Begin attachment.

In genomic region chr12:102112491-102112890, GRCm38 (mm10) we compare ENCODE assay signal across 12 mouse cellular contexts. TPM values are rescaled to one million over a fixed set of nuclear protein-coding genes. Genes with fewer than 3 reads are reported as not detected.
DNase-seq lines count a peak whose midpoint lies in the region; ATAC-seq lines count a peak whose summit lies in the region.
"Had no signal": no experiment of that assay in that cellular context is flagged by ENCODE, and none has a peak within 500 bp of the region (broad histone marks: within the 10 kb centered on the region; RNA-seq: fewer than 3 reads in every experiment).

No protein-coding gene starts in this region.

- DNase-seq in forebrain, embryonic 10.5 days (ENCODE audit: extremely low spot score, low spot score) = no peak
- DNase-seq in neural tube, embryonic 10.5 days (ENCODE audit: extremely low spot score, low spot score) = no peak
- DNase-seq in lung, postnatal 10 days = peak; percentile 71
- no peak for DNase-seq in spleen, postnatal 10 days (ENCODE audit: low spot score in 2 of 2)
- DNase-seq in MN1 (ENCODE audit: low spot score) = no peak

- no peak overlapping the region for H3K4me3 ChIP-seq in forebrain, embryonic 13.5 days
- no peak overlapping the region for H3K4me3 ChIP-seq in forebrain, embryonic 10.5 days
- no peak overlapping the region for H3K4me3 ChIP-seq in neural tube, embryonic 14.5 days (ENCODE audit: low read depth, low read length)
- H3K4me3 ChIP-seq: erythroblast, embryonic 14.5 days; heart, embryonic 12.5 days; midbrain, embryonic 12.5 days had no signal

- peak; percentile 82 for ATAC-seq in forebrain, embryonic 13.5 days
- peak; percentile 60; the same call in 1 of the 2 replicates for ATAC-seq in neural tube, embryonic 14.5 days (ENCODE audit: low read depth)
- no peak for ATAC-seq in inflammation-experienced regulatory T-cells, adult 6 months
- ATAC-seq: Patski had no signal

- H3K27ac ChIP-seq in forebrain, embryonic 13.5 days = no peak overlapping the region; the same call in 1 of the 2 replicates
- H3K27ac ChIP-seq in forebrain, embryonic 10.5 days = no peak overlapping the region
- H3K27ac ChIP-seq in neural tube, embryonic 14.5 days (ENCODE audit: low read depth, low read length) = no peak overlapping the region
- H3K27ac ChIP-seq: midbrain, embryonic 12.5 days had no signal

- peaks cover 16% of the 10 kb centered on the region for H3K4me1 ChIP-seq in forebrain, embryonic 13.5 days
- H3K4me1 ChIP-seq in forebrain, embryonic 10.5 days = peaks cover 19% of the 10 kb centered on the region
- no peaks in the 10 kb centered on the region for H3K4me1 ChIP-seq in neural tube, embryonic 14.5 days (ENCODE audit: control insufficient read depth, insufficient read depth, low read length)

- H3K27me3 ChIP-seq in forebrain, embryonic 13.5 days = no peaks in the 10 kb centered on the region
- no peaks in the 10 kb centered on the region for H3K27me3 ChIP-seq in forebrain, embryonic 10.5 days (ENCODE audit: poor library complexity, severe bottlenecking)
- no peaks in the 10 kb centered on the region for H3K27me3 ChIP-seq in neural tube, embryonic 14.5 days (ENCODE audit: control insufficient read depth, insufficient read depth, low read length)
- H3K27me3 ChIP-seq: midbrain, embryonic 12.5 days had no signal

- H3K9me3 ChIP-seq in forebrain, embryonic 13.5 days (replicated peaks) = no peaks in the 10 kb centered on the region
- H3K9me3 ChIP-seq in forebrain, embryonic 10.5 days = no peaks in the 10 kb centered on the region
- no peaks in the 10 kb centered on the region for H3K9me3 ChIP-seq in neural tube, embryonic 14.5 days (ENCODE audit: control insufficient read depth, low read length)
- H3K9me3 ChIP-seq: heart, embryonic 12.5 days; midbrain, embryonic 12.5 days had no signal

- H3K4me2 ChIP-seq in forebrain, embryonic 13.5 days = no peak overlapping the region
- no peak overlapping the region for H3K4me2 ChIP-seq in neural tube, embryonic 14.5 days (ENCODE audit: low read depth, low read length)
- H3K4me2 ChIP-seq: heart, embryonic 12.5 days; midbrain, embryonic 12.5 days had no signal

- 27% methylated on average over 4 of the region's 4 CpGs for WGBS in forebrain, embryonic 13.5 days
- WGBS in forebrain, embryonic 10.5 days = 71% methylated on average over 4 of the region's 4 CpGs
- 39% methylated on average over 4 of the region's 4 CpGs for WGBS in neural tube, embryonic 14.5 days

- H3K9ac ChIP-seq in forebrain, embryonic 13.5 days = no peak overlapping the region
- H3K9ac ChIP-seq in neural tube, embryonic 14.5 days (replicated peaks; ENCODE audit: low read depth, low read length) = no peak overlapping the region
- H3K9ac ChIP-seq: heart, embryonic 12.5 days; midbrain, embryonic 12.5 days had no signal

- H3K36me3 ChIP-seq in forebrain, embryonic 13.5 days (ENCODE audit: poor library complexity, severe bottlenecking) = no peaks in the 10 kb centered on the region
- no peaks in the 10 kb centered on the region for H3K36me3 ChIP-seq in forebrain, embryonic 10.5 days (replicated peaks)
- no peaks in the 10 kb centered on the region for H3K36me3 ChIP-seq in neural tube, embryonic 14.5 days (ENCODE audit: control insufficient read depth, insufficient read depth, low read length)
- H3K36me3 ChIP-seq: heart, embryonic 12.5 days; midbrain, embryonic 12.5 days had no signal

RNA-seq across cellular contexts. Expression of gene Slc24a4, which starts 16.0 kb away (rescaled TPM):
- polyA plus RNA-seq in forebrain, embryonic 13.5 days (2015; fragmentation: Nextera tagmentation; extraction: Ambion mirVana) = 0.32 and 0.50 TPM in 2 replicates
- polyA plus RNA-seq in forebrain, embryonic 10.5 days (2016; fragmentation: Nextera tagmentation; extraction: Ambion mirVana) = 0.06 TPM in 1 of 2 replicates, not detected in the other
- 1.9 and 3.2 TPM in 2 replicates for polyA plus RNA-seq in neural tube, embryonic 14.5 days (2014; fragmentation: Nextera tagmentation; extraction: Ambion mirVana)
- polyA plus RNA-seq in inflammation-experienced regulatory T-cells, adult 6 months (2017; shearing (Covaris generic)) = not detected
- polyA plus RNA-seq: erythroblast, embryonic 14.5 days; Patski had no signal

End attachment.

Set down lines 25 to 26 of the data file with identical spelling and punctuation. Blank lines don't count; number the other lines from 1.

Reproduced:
- H3K27me3 ChIP-seq in forebrain, embryonic 13.5 days = no peaks in the 10 kb centered on the region
- no peaks in the 10 kb centered on the region for H3K27me3 ChIP-seq in forebrain, embryonic 10.5 days (ENCODE audit: poor library complexity, severe bottlenecking)